Congress also made the death penalty less “effective” by slashing millions of dollars from the budgets of death penalty defense centers, just prior to passage of the AEDPA. At first look, stripping a defendant of proper counsel in a death penalty case may seem like a slam-dunk for prosecutors. But the aftermath creates more work for the courts and longer delays before the death sentence becomes “final” to move forward with the execution. Depriving defendants of skilled defense counsel does indeed lead to more executions. Some have noted one effect of the death penalty is finding out who has the best attorney.
Thankfully, the death penalty was not sped up by the AEDPA, saving the lives of innocent prisoners. One study found that over 40 percent of death sentences were overturned on appeal because of errors. Most disturbingly, the study found that 42 percent of the erroneous convictions in death penalty cases were from government misconduct. For this reason, scholars have said that a robust habeas corpus remedy is needed as a quasi-quality assurance system to hold the government accountable.
It was also revealed shortly after the AEDPA became law that the public was duped into thinking that it would speed up the execution of McVeigh, the man who called the children he killed “collateral damage.” The family member of a victim was quoted by one Congress person in support of the bill, “The murderers who committed this crime should be executed as soon as possible, not in 15-20 years. My father will not get to live another 15-20 years so why should the convicted?” President Clinton was quoted as saying, “We need to cut the time delay on the appeals dramatically... so that it would apply to any prosecutions brought against anyone indicted in Oklahoma.”
But the AEDPA had no real effect on McVeigh’s death sentence. The AEDPA, it was noted, was designed to speed up state death sentences. The Oklahoma City bombing was a federal case. Congress members said that delays in executing people “undermined” trust in the criminal justice system, yet they did not seem too concerned that lying to the public might also harm the public’s trust in the system.
The AEDPA has Fueled Mass Incarceration
By severely restricting habeas relief to prisoners, the AEDPA has been a very modest factor in keeping the nation’s prisons full. While prisons were already operating above capacity prior to the AEDPA, things got even worse in the years following. For example, the rate of imprisonment before the AEDPA was about 500 prisoners per 100,000 adults in the U.S. In the years since the AEDPA, that rate shot up to almost 700 per 100,000 U.S. adults. Only recently has that rate started to decrease, mainly because of Congressional action to reform the sentences imposed under unfair drug laws, and because of states releasing non-violent prisoners and legalizing some drugs to reduce prison crowding. Given the rarity of criminal convictions being overturned with federal relief prior to the enactment of AEDPA, it is unlikely that it has had much effect, if any, on the millions of people caged in prisons and jails each year.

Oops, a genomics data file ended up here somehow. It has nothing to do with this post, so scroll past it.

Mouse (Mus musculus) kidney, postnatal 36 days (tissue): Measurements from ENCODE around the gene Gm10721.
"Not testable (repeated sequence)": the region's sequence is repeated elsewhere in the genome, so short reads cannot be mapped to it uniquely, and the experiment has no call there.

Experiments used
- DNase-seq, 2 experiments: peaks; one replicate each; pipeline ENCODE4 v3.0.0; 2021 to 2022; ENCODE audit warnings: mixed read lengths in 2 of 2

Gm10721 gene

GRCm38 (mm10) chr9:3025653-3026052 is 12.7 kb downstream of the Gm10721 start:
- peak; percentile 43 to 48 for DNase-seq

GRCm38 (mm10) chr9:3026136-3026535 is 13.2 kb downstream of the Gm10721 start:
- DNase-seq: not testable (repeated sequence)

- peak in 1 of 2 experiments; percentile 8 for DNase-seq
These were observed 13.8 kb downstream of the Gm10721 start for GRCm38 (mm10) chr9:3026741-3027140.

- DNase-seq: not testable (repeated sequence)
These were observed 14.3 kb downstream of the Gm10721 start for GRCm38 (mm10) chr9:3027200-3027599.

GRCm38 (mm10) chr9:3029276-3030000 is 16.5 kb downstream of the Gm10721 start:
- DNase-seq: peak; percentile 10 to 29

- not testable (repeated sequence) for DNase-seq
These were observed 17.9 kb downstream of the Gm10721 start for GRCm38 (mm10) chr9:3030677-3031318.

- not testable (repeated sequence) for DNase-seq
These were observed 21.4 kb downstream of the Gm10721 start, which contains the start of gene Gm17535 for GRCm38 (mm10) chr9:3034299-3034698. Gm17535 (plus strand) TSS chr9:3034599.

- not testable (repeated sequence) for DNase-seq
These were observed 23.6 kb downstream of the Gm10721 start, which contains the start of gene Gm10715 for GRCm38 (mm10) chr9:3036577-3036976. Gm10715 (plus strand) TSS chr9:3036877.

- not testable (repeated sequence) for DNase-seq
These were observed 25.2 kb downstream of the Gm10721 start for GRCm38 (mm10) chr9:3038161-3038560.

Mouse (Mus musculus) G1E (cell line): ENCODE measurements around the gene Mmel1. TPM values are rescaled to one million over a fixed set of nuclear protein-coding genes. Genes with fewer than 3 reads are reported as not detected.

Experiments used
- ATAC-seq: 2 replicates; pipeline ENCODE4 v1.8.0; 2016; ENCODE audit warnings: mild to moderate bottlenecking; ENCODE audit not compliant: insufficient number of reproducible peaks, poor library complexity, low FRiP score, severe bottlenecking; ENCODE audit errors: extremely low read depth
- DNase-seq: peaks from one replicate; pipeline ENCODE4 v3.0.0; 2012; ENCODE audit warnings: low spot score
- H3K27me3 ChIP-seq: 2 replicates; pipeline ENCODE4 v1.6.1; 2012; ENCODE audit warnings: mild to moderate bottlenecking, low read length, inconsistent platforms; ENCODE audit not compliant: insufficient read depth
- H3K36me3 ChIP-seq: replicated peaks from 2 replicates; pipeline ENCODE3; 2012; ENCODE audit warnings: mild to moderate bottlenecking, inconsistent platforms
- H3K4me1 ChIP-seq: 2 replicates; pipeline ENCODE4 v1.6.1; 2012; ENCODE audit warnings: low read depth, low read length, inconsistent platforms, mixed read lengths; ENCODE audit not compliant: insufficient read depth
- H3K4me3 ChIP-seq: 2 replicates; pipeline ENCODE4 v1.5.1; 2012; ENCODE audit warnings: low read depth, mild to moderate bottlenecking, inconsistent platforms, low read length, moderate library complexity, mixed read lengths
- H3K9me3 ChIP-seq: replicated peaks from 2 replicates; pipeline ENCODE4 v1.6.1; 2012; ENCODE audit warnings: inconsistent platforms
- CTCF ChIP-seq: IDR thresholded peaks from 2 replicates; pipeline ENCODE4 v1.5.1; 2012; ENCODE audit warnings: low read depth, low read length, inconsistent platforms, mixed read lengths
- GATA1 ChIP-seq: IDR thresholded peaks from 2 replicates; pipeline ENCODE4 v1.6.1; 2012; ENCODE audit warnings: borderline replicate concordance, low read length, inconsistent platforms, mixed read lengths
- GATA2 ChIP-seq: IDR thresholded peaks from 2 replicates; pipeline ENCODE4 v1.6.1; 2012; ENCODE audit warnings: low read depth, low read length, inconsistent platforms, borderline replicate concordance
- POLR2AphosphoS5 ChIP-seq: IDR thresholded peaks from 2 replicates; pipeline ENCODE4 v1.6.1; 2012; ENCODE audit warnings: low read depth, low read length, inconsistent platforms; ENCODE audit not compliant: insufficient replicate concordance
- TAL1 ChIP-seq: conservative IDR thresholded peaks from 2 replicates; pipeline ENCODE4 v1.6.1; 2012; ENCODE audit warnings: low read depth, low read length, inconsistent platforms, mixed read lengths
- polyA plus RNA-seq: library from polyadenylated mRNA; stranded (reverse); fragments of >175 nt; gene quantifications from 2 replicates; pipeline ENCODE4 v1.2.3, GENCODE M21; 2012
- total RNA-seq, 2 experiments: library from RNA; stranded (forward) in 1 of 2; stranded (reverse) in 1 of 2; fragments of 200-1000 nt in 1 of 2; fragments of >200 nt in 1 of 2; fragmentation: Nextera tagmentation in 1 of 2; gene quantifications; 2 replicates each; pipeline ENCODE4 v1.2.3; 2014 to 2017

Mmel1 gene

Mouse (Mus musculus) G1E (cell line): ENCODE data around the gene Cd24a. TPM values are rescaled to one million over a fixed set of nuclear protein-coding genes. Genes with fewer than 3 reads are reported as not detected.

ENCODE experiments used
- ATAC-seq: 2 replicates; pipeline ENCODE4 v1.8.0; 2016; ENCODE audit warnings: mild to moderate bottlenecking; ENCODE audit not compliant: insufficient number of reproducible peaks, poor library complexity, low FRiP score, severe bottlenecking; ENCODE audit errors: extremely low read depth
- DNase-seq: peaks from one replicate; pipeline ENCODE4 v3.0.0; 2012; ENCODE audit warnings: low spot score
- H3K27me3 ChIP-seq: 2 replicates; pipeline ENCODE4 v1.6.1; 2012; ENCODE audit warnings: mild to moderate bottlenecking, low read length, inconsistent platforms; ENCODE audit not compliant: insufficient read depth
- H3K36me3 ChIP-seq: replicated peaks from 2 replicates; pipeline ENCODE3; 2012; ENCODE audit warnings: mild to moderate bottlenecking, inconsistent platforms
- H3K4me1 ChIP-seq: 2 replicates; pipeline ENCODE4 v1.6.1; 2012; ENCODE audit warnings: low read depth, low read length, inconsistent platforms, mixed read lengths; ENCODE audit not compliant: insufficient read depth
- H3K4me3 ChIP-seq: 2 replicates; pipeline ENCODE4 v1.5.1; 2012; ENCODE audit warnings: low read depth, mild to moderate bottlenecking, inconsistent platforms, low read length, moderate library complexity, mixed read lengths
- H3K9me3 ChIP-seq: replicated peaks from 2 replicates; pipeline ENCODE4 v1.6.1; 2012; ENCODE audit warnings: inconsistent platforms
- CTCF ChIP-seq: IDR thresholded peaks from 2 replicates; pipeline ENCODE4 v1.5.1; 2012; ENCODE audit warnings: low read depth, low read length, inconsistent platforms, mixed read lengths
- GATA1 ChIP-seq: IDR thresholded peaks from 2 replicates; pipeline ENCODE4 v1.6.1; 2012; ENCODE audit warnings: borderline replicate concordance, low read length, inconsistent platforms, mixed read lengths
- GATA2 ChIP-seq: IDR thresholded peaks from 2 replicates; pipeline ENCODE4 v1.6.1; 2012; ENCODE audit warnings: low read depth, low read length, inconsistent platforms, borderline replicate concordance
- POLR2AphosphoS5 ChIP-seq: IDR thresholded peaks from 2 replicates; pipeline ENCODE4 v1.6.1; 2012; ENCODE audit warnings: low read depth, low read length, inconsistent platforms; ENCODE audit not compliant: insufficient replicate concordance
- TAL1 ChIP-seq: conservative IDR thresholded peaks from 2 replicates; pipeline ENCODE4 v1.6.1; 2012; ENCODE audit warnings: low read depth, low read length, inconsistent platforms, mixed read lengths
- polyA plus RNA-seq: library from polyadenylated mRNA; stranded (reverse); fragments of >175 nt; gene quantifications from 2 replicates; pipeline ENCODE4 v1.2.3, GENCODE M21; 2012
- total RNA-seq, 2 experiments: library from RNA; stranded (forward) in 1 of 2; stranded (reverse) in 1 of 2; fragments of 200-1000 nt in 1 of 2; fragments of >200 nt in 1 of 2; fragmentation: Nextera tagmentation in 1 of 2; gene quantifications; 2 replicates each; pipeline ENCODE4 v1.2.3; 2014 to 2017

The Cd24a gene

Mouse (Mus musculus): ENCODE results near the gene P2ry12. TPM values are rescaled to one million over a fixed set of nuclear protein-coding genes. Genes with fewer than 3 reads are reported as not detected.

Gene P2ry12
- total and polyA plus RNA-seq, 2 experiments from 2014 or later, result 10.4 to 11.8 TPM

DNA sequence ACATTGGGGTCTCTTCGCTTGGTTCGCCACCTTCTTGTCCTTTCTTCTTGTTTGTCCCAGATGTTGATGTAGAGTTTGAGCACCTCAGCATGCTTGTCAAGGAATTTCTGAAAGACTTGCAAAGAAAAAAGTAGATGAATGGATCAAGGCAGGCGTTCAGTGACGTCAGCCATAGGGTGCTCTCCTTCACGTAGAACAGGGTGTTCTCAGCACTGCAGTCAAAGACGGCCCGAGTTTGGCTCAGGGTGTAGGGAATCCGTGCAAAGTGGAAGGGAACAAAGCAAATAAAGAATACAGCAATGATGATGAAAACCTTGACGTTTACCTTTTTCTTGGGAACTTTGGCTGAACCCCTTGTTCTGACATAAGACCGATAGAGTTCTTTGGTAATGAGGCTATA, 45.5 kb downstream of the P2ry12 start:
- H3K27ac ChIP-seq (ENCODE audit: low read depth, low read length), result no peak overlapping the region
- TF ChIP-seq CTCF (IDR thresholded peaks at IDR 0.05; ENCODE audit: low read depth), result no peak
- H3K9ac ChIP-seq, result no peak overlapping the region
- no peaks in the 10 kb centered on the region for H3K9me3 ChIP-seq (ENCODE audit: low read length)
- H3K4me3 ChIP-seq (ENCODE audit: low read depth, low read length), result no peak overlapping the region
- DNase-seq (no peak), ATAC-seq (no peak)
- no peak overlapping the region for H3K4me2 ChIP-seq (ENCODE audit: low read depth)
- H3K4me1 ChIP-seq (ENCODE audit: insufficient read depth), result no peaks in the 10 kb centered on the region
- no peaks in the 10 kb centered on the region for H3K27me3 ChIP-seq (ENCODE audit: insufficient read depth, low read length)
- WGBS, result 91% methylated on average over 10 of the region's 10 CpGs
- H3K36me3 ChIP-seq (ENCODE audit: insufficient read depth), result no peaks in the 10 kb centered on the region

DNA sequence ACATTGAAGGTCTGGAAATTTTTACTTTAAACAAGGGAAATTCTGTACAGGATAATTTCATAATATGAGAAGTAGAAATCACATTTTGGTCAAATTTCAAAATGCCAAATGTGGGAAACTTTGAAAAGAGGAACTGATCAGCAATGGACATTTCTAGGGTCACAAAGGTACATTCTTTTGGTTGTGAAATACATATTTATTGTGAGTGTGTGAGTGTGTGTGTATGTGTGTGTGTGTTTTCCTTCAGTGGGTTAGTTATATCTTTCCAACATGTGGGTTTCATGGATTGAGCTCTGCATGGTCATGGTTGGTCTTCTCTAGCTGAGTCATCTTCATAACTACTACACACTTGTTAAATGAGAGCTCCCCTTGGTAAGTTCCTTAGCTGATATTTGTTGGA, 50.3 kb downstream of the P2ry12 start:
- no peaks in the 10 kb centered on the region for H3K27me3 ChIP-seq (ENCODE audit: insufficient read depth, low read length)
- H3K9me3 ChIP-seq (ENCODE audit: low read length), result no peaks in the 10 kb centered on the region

The AEDPA also created formidable barriers for prisoners seeking relief, nearly all of whom do so without a lawyer. Habeas corpus often comes down to getting around numerous procedural bars and rarely do the courts address prisoners’ claims on the merits, as scholars have pointed out. The procedural obstacles are an easy way for prosecutors to make quick work of a habeas petition, no matter the importance of the constitutional problem raised. After the AEDPA, courts do not have the discretion to ignore those procedural bars like they had when those obstacles were made by a judge. And thanks to procedural bars, the success rate for habeas petitioners is not even one half of one percent in federal court.
After 25 years, the Antiterrorism and Effective Death Penalty Act has been a total success in ensuring the vast majority prisoners are unable to seek a review on the merits of their constitional claims related to criminal convictions. It has neither sped up the death penalty nor stopped terrorism but it has helped keep a lot of non death sentenced prisoners who have nothing to do with “terrorism” locked in cages. Indeed, the death penalty wait time doubled and the worst terrorist attack in U.S. history occurred after the AEDPA. Congress’ rush to pass the AEDPA put a severe, but short term, burden on the courts to interpret its shoddy language, negating any effect the AEDPA had on reducing habeas petitions by prisoners—its intended goal. Still, the courts continue to uphold the AEDPA as necessary for a fair criminal justice system. As the saying goes, “You can’t make this stuff up.”